Thursday, 30 March 2017
UGC-GIAN Course on Patent, Specialized Licenses and Issues, 13-17 April | National Law University, Jodhpur, India
With Best Regards
Dr. Gargi Chakrabarti
Coordinator, IPR Chair
National Law University, Jodhpur, India
Web Announcement: http://www.nlujodhpur.ac.
CfPs: International Conference on Engaging Canada and India: Perspectives on Sustainability | 11-12 May 2017 | IHC, New Delhi, India
International Conference on Engaging Canada and India: Perspectives on Sustainability
11-12 May 2017
Organized by Shastri Indo-Canadian Institute, New Delhi
Venue: India Habitat Centre, New Delhi, India
The Shastri Indo-Canadian Institute is a bi-national organization that promotes understanding between India and Canada through academic activities and exchanges. Its broad-based initiatives support the creation of bi-national links between academia, government, the business community and civil society organizations by funding research, faculty and student exchange, conferences, workshops and seminars. With a membership of over ninety leading Indian and Canadian universities and research institutions, the Shastri Indo-Canadian Institute has facilitated greater collaboration between Indian and Canadian institutions in the humanities, social sciences, arts, science & technology, legal education, and management studies. The Institute, as part of its mandate, has also supported research on sustainable development and other United Nations Millennium Development Goals.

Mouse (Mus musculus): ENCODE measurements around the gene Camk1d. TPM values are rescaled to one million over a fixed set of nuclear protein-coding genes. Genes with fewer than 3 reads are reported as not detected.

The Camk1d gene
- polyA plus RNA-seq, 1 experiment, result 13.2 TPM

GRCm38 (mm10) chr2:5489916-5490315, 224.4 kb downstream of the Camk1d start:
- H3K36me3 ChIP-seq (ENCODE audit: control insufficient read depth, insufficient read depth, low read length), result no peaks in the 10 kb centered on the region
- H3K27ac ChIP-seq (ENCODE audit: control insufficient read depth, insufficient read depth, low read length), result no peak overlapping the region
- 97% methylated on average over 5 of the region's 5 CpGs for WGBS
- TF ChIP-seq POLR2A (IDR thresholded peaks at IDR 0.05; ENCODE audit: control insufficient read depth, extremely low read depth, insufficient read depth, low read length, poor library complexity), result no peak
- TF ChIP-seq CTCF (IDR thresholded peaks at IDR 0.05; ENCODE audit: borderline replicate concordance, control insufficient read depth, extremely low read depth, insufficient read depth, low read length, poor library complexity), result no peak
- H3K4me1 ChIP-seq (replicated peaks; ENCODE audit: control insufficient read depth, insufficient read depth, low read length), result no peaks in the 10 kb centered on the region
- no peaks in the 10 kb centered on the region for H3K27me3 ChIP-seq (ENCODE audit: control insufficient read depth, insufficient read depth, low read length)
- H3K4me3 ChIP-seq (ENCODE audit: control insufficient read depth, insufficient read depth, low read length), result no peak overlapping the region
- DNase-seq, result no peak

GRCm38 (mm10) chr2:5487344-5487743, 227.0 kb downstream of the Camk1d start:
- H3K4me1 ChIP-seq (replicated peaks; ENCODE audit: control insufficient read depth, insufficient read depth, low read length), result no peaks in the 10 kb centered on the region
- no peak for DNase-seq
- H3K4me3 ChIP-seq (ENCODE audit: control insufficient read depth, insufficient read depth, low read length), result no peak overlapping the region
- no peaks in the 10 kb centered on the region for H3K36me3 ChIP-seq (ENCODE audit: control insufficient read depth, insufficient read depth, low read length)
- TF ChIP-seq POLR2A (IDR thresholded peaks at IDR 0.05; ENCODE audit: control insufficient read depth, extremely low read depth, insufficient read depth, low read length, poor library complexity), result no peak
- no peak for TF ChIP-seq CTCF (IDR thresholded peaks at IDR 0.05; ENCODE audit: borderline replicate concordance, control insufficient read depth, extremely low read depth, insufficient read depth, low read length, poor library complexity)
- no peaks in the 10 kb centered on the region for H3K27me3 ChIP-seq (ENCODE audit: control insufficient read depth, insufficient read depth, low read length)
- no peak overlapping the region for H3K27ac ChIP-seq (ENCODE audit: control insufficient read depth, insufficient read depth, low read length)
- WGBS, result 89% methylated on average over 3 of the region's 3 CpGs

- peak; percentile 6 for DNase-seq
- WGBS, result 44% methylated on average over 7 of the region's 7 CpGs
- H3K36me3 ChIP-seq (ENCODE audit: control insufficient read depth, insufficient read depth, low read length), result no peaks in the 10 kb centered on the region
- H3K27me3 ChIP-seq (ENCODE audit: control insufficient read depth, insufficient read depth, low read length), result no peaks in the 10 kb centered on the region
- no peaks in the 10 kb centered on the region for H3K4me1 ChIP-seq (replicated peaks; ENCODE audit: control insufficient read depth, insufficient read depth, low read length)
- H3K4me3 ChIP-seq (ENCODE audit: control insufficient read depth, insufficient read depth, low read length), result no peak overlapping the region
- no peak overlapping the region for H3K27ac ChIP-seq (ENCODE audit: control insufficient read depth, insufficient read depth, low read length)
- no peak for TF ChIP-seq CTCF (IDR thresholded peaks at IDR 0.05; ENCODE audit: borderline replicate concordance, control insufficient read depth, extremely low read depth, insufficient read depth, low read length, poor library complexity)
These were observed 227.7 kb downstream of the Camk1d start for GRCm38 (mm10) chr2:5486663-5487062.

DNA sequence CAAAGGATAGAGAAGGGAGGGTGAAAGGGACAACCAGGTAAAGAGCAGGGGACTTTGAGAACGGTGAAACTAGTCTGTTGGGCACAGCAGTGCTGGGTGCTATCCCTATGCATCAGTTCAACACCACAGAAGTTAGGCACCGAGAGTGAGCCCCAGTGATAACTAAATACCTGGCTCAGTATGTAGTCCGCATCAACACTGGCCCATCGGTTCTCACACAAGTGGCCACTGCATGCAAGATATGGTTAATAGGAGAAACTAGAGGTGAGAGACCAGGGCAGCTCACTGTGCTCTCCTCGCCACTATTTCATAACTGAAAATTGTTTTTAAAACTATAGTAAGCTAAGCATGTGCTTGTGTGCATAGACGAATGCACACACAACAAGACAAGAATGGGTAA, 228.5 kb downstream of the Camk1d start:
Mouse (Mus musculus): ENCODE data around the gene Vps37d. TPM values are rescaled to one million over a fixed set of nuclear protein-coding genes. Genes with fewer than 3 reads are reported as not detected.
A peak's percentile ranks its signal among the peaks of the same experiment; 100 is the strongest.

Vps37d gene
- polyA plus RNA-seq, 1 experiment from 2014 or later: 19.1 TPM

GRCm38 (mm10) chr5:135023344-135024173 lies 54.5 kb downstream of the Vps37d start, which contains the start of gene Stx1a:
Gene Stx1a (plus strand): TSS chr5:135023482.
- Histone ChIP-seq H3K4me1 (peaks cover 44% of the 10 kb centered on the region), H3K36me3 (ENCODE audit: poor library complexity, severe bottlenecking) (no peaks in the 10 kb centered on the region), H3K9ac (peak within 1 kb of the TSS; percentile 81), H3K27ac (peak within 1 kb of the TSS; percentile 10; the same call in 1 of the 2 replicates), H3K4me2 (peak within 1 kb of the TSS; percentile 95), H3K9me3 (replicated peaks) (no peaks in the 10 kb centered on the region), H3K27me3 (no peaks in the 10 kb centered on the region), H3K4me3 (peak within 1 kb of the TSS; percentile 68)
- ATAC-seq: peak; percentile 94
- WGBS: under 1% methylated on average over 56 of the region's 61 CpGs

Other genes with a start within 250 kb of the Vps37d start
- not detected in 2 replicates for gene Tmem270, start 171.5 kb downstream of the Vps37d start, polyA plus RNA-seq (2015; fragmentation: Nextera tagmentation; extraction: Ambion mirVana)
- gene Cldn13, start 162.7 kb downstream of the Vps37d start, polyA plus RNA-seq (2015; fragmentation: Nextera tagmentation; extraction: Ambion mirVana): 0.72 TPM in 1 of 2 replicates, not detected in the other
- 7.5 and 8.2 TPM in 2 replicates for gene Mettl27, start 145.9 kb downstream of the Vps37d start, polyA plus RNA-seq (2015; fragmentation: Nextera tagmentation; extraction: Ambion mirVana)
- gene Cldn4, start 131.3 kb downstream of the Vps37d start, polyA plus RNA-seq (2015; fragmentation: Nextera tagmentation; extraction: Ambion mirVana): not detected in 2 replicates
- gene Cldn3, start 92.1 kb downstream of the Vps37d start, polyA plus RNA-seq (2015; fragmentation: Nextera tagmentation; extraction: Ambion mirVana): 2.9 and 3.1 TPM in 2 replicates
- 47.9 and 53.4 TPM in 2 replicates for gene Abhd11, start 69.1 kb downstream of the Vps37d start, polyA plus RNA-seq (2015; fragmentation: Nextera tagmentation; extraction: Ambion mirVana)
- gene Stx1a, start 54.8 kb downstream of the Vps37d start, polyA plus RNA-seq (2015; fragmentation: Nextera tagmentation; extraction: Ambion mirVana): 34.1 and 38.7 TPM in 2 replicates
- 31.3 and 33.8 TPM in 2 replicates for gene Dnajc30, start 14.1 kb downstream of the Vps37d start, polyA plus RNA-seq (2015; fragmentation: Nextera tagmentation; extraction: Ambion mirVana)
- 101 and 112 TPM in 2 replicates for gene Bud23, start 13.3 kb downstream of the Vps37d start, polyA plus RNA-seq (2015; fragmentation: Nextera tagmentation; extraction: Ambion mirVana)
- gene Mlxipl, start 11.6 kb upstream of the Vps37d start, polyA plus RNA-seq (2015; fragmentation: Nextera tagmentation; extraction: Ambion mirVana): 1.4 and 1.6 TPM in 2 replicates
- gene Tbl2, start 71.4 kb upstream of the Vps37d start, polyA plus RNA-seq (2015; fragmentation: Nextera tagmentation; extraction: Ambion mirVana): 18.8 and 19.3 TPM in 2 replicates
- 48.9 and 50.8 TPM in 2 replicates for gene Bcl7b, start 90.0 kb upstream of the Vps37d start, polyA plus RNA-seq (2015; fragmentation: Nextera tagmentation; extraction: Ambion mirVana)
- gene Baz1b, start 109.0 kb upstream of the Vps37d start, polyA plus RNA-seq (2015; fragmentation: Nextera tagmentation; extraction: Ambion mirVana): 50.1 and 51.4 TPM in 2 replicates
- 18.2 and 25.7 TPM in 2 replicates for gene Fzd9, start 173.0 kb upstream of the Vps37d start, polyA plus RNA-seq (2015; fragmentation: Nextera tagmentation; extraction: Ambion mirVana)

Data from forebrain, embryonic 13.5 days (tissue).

Sustainability is a multifaceted concept. It is only with a deep understanding of the nuances of our social fabric can we internalize and put it to practice. The most commonly quoted definition of sustainability is from the United Nations Bruntland Commission Report, which says "sustainable development is development that meets the needs of the present without compromising the ability of future generations to meet their own needs." In a broader sense, sustainability can be conceived as the physical development and institutional operating practices that meet the needs of present users without compromising the ability of future generations to meet their own needs, particularly with regard to use and waste of natural resources. Sustainable practices support ecological, human, and economic health and vitality. Sustainability presumes that resources are finite, and should be used conservatively and wisely with an understanding of long-term priorities. The discourses today about sustainability also addresses the consequences of the ways in which resources are used. Simply put, sustainability can be viewed as sustainable development which intertwines the four disciplines of ecology, economics, politics and culture. The bedrock of these is entrenched in education. The role of institutes of higher learning is, thus, very critical in developing an understanding as to the way it impacts sustainable practices. With an aim of creating a global culture of sustainable development, the United Nations has been setting an agenda for achieving the desired end goals through the drafting of measurable targets. Referred to as the 2030 Agenda for Sustainable Development and its 17 Sustainable Development Goals, it aims to bring in governments, businesses and civil society together on one platform. In addition to that, even the Paris agreement on climate change has changed the dynamics of global affairs. Some of the prominent goals include provision of quality education, incorporating better practices in infrastructure, innovation and industry, making positive climate change impacts, focusing on clean energy and achieving targets on good & general well-being. Through this conference, it is intended to invoke debate and conduct deliberations in the area of contributions that institutes of higher learning have made or are making through continuous change and adaptation of these goals into the curricula. The conference also aims of to bring out the latest pedagogical as well as practical aspects that are being introduced in India and Canada towards fulfilling our commitments for the creation and sustenance of a sustainable global society.